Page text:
Musical Laptopism: Robotspeak Presents Live Music; Live Videos from May

Chachi Jones, in action. Did he look like he was checking his email? Yes, I’m fairly certain that’s what that egg whisk percussion instrument was for. As digital musicianship grows, it’s critical to have places like Robotspeak. This small, basement-level music shop on San Francisco’s lower Haight is a brilliant music tech boutique by day. On regular evenings, it becomes a venue, packing in fans of genre-bending electronica. Walk off the street, and you feel like you’re in someone’s basement — someone with lots of toys and a great affection for throwing great musical parties. I got to play Robotspeak …

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Maker Faire 2007 in Photos

Maker Faire this weekend had plenty to offer fans of DIY musical gear, from Theremin karaoke performances to wild, home-built instruments from independent DIYers and academics. I spent most of the weekend tied to my booth, making music by scanning barcodes, manipulating a simple infrared sensor and touch sensor, and running live interactive visuals in Jitter. (The last turned out to be a huge hit with babies and their parents. Seriously.) But I did get out a bit; my impressions are documented on Flickr: Maker Faire 2007 Flickr Photoset If you were there and have some images of your own, …

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Hello, Maker Faire Attendees

Hello, coming to you live from San Mateo and the Maker Faire hosted by Make Magazine. If you stopped by the CDM booth today, I hope you stick around a while. This site, for musicians, DJs, composers, and soundmakers, covers the audible side. Create Digital Motion covers VJing and live and interactive visuals (for an audience we like to call visualists). We cover store-bought hardware and software as well as DIY, and love having everyone from beginners to advanced readers around. Here are some links to more information on some of what I was showing: Sensors and MIDI: Working with …

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CDM @ Maker Faire: Events All Weekend, Reports Next Week

I’m in Meatspace largely at the moment, with a weekend packed with events at the Maker Faire. There are plenty of DIY music and motion projects here, and they’ll all be within spitting distance of my booth. Add to that performance events Friday and Saturday, and it’s looking like a great weekend. If you’re not in the Bay Area (which, yes, 99% of you aren’t), expect to see the virtual translation of all this meaty goodness soon. Some of these projects are also suggesting some how-to tutorials, so I’ll be working on that, as well. If you are here, note …

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CDMland Banner, Calling SF/Makers for Chips + Music + Fish Party, Music @ Robotspeak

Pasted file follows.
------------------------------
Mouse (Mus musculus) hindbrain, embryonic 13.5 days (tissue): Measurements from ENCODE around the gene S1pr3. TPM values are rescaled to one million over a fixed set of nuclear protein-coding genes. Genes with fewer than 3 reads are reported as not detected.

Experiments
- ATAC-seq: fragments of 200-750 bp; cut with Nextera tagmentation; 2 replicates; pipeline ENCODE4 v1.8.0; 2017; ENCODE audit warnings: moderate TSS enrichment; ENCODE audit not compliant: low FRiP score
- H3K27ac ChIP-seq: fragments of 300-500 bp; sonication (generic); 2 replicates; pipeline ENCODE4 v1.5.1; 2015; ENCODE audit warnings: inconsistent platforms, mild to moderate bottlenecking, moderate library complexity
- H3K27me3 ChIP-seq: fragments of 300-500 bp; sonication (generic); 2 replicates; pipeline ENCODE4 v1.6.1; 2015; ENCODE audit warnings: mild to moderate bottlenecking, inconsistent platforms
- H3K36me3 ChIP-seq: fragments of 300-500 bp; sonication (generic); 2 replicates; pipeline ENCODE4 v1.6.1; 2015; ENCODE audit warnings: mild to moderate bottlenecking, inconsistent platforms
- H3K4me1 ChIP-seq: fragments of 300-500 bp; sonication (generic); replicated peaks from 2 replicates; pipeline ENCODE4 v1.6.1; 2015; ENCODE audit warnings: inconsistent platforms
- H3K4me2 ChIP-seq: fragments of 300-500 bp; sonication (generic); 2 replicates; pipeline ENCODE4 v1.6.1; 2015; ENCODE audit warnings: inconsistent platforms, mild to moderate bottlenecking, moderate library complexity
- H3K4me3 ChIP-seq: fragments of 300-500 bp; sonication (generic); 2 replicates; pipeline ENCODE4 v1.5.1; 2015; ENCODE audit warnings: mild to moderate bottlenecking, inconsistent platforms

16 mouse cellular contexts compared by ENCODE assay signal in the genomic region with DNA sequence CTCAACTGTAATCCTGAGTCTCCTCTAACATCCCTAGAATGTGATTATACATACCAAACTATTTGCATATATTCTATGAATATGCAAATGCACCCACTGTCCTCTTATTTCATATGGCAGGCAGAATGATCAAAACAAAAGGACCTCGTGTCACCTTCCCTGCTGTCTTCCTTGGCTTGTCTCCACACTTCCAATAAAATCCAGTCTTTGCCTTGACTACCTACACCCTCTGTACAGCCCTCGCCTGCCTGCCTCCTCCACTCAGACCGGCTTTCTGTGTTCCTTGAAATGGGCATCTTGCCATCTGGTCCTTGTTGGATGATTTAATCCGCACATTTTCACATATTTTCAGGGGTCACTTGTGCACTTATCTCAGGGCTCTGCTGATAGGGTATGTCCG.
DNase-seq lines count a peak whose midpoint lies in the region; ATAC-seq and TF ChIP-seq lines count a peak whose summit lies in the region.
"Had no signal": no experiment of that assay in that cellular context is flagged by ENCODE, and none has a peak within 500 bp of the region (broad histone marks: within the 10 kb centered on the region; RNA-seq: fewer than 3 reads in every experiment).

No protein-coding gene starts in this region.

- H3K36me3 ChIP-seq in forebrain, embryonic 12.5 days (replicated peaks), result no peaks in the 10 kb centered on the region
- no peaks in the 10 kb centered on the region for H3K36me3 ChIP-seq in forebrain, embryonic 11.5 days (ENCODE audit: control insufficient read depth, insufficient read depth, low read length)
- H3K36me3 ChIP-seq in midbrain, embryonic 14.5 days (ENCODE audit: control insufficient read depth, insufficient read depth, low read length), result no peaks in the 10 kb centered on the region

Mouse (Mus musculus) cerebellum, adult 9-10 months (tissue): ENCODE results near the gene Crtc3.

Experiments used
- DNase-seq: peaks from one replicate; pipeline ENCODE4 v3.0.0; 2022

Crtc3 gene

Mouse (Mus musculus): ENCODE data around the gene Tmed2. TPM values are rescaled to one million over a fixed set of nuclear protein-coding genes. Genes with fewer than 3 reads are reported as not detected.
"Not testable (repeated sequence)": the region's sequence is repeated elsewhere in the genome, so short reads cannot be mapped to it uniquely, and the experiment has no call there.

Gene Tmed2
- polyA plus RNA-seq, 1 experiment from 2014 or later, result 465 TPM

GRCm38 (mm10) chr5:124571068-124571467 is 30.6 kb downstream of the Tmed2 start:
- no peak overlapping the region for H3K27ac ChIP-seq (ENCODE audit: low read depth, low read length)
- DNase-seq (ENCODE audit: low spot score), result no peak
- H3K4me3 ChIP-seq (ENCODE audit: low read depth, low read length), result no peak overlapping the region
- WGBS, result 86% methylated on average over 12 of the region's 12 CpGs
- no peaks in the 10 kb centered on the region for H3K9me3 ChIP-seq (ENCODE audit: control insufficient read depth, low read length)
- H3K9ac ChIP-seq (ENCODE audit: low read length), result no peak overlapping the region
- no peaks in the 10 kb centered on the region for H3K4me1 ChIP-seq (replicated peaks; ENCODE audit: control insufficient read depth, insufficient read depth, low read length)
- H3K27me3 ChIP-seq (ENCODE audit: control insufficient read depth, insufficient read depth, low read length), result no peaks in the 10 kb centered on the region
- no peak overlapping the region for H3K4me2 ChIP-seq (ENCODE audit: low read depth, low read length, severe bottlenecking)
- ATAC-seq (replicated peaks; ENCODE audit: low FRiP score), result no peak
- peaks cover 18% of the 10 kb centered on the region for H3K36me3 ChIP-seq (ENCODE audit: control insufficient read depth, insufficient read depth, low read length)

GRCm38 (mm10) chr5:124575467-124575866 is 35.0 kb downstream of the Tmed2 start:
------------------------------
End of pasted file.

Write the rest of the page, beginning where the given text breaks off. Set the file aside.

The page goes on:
MAKE:Magazine and Create Digital Music will co-host the Chips + Fish + Music Maker Faire Party next Saturday in San Francisco. But before we get to that, I have to share the latest design from CDM’s visual artist Nat Jeanneret (the reason CDM looks the way it does, and the blogger behind onetonnemusic): If you are in the Bay Area, or coming into town for the awesomeness that is the Maker Faire, we would love to invite you to the party. What: Chips + Fish + Music Party, the Maker Faire “after party” Brought to you by: MAKE:Magazine and CDM …

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Preview: DIY Musical Wonders as CDM Heads to the Maker Faire Next Week

Massive musical makers meet-up! Clockwise from top left: the all-in-one sound suitcase AudioPint, ultrasonic Thereping instruments, Steve Cooley links sound and 3D image, and one-upping Nike with a sensor-driven performance shoe. Next week, all week I’ll be in the Bay Area, California for Maker Faire, the Burning Man meets Science Fair meets World Expo meets Happening event hosted by our friends at Make Magazine. With so much going on, here’s a look at some of the digital music-specific events and workbenches featured this year (as I did last year). And yes, I’ll be on-hand personally showing alternative instruments, performing, and …

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Thimbletron: TradeMark’s MIDI Thimbles Make Illegal Music

Cassette-tape DJ battles are just one of TradeMark G.’s retro, regressive, subversive musical creations. He also likes to put on glasses, a white lab coat, and interactive sewing thimble gloves, in order to produce illegal, copyright-crushing musical performances. Many of the techno-gimmicks seen here on CDM are one-offs and prototypes. The Evolution Control Committee, by contrast, has been producing “illegal art”, often with the aid of technology, for some 20 years. They’ve been “culture jamming”, dropping Napster bombs (remember Napster?), infamously attracting the ire of CBS, and dressing up as giant pairs of trousers and cans of Parmesan cheese ever …

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